Full TGIF Record # 111891
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DOI:10.21273/HORTSCI.39.6.1465
Web URL(s):https://journals.ashs.org/hortsci/view/journals/hortsci/39/6/article-p1465.xml?rskey=20m8Rj
    Last checked: 11/19/2019
    Requires: PDF Reader
Publication Type:
i
Refereed
Author(s):Ervin, Erik H.; Zhang, Xunzhong; Fike, John H.
Author Affiliation:Ervin and Fike: Assistant professors; Chang: Research scientist,Department of Crop and Soil Environmental Sciences, Virginia Polytechnic Institute and State University, Blakcsburg, Virginia
Title:Ultraviolet-B radiation damage on kentucky bluegrass. I. Antioxidant and colorant effects
Article Series:Ultraviolet-B radiation damage on Kentucky bluegrass
Section:Turf management
Other records with the "Turf management" Section
Source:HortScience. Vol. 39, No. 6, October 2004, p. 1465-1470.
# of Pages:6
Publishing Information:Alexandria, VA: American Society for Horticultural Science
Keywords:TIC Keywords: Poa pratensis; Ultraviolet radiation; Antioxidants; Colorants; Radiation injuries; Ascorbic acid; Alpha-tocopherol; Visual evaluation
Abstract/Contents:"High ultraviolet-B (UV-B; 290-320nm wavelength) may significantly contribute to kentucky bluegrass (Poa pratensis L.) sod death at harvest and transplanting. As terrestrial UV-B levels continue to increase due to a depletion of the stratospheric ozone layer this problem may worsen. Epidermal attenuation from pigments and detoxification of reactive oxygen species by antioxidant metabolites and enzymes are involved in plant defense against oxidative stress caused by UV-B. Our objective was to determine whether the attenuation and detoxification systems in kentucky bluegrass could be artificially boosted by exogenous applications of ascorbic acid (AA), alpha-tocopherol (AT), or a colorant before exposure to high levels of UV-B. Ascobic acid , AT, and the colorant Green Lawnger (GL), were applied to plugs of mature kentucky bluegrass alone or in combination, and then subjected to artificial, continuous UV-B exposure (70 μmol·m-2·s-1); three greenhouse experiments were conducted. By 3 to 5 days after UV-B initiation, visual quality and photochemical efficiency, as measured by chlorophyll fluorescence were significantly reduced. However, in Expt. 1,AA alleviated decline of visual quality, delayed loss of photochemical efficiency, and increased recovery to the control. In Expt. 3, decreased endogenous AT and antioxidant enzyme activities were measured due to UV-B stress. Application of AA, AA + AT, or GL partially alleviated photochemical efficiency decline from 4 to 12 days after initiation of UV-B. In addition, application of the chemical treatments increased leaf tissue AT concentrations by 32% to 42%, increased SOD activity by 30% to 33%, and increased catalase activity by 37% to 59%, relative to the control as measured 10 days after UV-B initiation. Greater AT concentration and SOD and catalase activities were associated with greater visual quality under UV-B stress. The results of the studies indicate that kentucky bluegrass UV-B tolerance may be increased by supplementing its pigment and antioxidant defense systems with foliar applications of AA, AT or GL."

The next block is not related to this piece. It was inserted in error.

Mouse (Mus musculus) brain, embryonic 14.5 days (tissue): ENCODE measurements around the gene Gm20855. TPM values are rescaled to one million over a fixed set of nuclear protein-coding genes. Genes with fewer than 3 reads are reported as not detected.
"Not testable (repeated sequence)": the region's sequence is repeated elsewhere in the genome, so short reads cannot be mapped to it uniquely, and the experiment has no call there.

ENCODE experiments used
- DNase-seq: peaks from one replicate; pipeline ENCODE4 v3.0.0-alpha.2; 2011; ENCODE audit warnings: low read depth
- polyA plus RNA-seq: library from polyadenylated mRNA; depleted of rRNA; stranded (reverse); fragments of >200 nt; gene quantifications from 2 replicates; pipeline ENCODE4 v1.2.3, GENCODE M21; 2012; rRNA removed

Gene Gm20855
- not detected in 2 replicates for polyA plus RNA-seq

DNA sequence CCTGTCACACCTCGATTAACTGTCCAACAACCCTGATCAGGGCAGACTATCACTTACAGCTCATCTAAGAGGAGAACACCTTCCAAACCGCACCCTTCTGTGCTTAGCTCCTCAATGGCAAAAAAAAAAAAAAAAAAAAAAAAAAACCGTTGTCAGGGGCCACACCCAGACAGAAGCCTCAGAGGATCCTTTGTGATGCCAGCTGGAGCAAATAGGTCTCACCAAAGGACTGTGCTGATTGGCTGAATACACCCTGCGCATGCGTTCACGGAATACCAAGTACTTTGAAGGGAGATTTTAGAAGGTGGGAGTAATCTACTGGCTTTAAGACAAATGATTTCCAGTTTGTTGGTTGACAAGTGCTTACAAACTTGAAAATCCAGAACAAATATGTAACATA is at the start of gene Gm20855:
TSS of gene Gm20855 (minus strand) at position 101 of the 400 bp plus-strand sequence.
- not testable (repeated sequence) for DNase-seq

Language:English
References:28
See Also:See also Part 2 "Ultraviolet-B Radiation Damage on Kentucky Bluegrass II: Hormone Supplement Effects", ortScience, 39(6) October 2004, p.1471-1474 R=111895 R=111895

See also Part 3 "Ultraviolet-B radiation damage on kentucky b;uegrass. III. Cultivar effects." HortScience, 39(6) October 2004, p.1475-1477 R=111899 R=111899
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ASA/CSSA/SSSA Citation (Crop Science-Like - may be incomplete):
Ervin, E. H., X. Zhang, and J. H. Fike. 2004. Ultraviolet-B radiation damage on kentucky bluegrass. I. Antioxidant and colorant effects. HortScience. 39(6):p. 1465-1470.
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DOI: 10.21273/HORTSCI.39.6.1465
Web URL(s):
https://journals.ashs.org/hortsci/view/journals/hortsci/39/6/article-p1465.xml?rskey=20m8Rj
    Last checked: 11/19/2019
    Requires: PDF Reader
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MSU catalog number: SB 1 .H64
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